Trump shifts his tone, promises to make party proud
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Donald TrumpDonald John TrumpPelosi arrives in Jordan with bipartisan congressional delegation Trump says his Doral resort will no longer host G-7 after backlash CNN's Anderson Cooper mocks WH press secretary over Fox News interview MORE sought to reshape his candidacy on Tuesday night, using a teleprompter to deliver a carefully prepared address that cast the presumptive presidential nominee as a champion for ordinary Americans. 

The speech was clearly designed to reassure Republicans worried about the billionaire's candidacy after his remarks criticizing a federal judge provoked cries of racism within his own party. 
 

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“You’ve given me the honor to lead the Republican Party to victory this fall,” Trump said. “We’re going to do it, folks. I understand the responsibility of carrying the mantle and I will never ever let you down.”



“I will make you proud of your party and your movement,” he added.

Trump passed on hot-button issues like his pledge to build a wall along the southern border, his proposal to ban all Muslims from entering the country, his criticism of Mexican-American Judge Gonzalo Curiel, and declined even to use his preferred nickname for Hillary ClintonHillary Diane Rodham ClintonJill Stein: 'I am not a Russian spy' Trump criticizes Clinton for suggesting Jill Stein was Russian asset Graham: I'm seeking to make Trump successful 'but not at all costs' MORE: “Crooked Hillary.”

Instead, he vowed to work to earn the support of all those who cast ballots for other candidates over the course of the primary.

“To those who voted for someone else in either party, I’ll work hard to earn your support,” Trump said. “I will work very hard to earn that support. To all of those Bernie SandersBernie SandersOcasio-Cortez: Sanders' heart attack was a 'gut check' moment Ocasio-Cortez tweets endorsement of Sanders Ocasio-Cortez throws support to Sanders at Queens rally MORE supporters who have been left out in the cold by a rigged system of superdelegates, we welcome you with open arms.”
 
Trump is trying to move past one of the most explosive controversies of a presidential campaign in which he has repeatedly pushed the envelope, particularly on matters related to race and ethnicity.



The real estate mogul should have been enjoying a victory lap on the last night of GOP primaries after steamrolling a deep field of Republican contenders and clinching the nomination a full month before Hillary Clinton was able to wrap up the Democratic nomination.



Instead, he found found himself under siege from Republicans and Democrats alike for comments he made about an Indiana-born federal judge being biased against him because he’s of Mexican descent.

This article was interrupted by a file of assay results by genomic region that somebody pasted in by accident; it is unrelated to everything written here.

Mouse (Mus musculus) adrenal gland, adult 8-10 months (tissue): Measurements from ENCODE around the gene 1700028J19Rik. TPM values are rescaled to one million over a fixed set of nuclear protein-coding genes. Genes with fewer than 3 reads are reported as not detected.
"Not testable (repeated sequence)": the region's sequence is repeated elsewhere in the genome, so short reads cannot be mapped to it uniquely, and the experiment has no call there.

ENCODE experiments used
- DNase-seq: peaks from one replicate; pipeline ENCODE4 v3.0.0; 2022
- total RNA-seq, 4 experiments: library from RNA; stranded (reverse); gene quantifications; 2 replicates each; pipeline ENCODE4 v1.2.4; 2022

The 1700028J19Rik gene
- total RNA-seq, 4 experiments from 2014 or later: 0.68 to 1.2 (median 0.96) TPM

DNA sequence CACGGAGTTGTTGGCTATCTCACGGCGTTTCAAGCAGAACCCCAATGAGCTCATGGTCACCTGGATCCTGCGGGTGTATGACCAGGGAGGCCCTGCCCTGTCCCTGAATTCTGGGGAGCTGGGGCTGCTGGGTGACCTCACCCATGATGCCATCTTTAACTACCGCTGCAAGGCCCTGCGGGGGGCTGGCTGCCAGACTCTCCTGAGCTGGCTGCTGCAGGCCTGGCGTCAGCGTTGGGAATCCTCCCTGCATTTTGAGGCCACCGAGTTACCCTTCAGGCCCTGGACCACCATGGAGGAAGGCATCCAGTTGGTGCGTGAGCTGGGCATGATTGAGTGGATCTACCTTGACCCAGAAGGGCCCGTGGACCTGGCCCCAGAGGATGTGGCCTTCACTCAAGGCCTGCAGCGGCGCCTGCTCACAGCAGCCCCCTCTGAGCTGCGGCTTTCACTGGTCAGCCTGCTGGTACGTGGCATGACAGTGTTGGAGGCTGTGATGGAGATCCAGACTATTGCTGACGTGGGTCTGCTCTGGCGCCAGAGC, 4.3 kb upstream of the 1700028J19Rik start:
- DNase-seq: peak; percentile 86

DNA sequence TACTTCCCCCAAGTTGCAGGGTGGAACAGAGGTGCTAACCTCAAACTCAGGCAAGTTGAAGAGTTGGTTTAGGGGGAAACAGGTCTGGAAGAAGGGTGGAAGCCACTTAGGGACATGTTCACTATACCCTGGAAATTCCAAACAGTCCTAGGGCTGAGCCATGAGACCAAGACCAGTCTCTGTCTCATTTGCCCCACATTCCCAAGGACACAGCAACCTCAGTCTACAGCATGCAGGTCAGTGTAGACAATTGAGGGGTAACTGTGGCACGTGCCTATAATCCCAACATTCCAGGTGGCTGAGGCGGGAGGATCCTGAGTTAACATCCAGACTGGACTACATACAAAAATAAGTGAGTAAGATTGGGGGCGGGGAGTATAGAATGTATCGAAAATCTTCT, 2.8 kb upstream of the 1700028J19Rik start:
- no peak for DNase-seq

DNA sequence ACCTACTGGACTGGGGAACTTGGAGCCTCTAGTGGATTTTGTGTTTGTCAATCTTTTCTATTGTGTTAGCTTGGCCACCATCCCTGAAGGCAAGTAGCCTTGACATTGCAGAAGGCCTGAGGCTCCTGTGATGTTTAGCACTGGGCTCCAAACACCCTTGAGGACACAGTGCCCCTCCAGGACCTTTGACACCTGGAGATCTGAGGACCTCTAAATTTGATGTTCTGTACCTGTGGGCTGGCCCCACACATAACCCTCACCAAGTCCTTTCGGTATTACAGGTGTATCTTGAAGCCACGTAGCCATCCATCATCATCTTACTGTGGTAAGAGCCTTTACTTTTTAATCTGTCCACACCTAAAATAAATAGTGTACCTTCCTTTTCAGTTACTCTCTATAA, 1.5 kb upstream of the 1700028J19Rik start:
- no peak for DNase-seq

Top Republican leaders from House Speaker Paul RyanPaul Davis RyanAmash: Trump incorrect in claiming Congress didn't subpoena Obama officials Democrats hit Scalia over LGBTQ rights Three-way clash set to dominate Democratic debate MORE (Wis.) and Senate Majority Leader Mitch McConnellAddison (Mitch) Mitchell McConnellWhite House staggers after tumultuous 48 hours The Memo: Trump's sea of troubles deepens McConnell: Trump's troop pull back in Syria a 'grave strategic mistake' MORE (Ky.) on down have rebuked Trump.



Ryan said that Trump’s remarks are the “textbook definition” of racism, while McConnell demanded the likely GOP standard-bearer “get on message.”



Sen. Lindsey GrahamLindsey Olin GrahamErdoğan got the best of Trump, experts warn Graham: I'm seeking to make Trump successful 'but not at all costs' The Memo: Trump's sea of troubles deepens MORE (R-S.C.), a fierce Trump critic and former presidential candidate, is urging Republicans who have endorsed the celebrity businessman to retract their support.

Republicans are also upset that Trump is missing opportunities to go after Democrats for a weak economic recovery and Clinton over an inspector general report that called into question her use of a private email account and server at the State Department.

Trump tried to get back on message on Tuesday night, saying that he expects to build a substantial lead over Clinton in the polls in the coming weeks as he takes aim at the likely Democratic nominee.

“America is getting taken apart piece by piece and auctioned off to the highest bidder,” Trump said. “We’re broke. We owe $19 trillion going quickly to $21 trillion. Our infrastructure is a disaster. Our schools are failing. Crime is rising. People are scared. The last thing we need is Hillary Clinton in the White House or the extension of the Obama disaster.”

Trump said he would give a major speech next week detailing why he believes the former first lady is unfit for office.

“The Clintons have turned the politics of personal enrichment into an art form for themselves,” Trump said. “They’ve made hundreds of millions of dollars selling access, selling favors, selling government contracts … Secretary Clinton even did all of the work on a totally illegal private server … and the corrupt system is totally protecting her.”

Trump’s speech concluded just moments before Clinton was scheduled to speak at a rally in Brooklyn, where she was expected to claim victory in the Democratic presidential primary.

As eager as Trump was to go after Clinton, Democrats are equally as eager to have their shot at Trump.

Since his controversy with the federal judge, many Democrats have branded the likely GOP nominee a racist and a bigot and sought to tie him to down-ballot Republican running for reelection, particularly in the Senate, where the GOP is playing defense as it seeks to protect a fragile majority.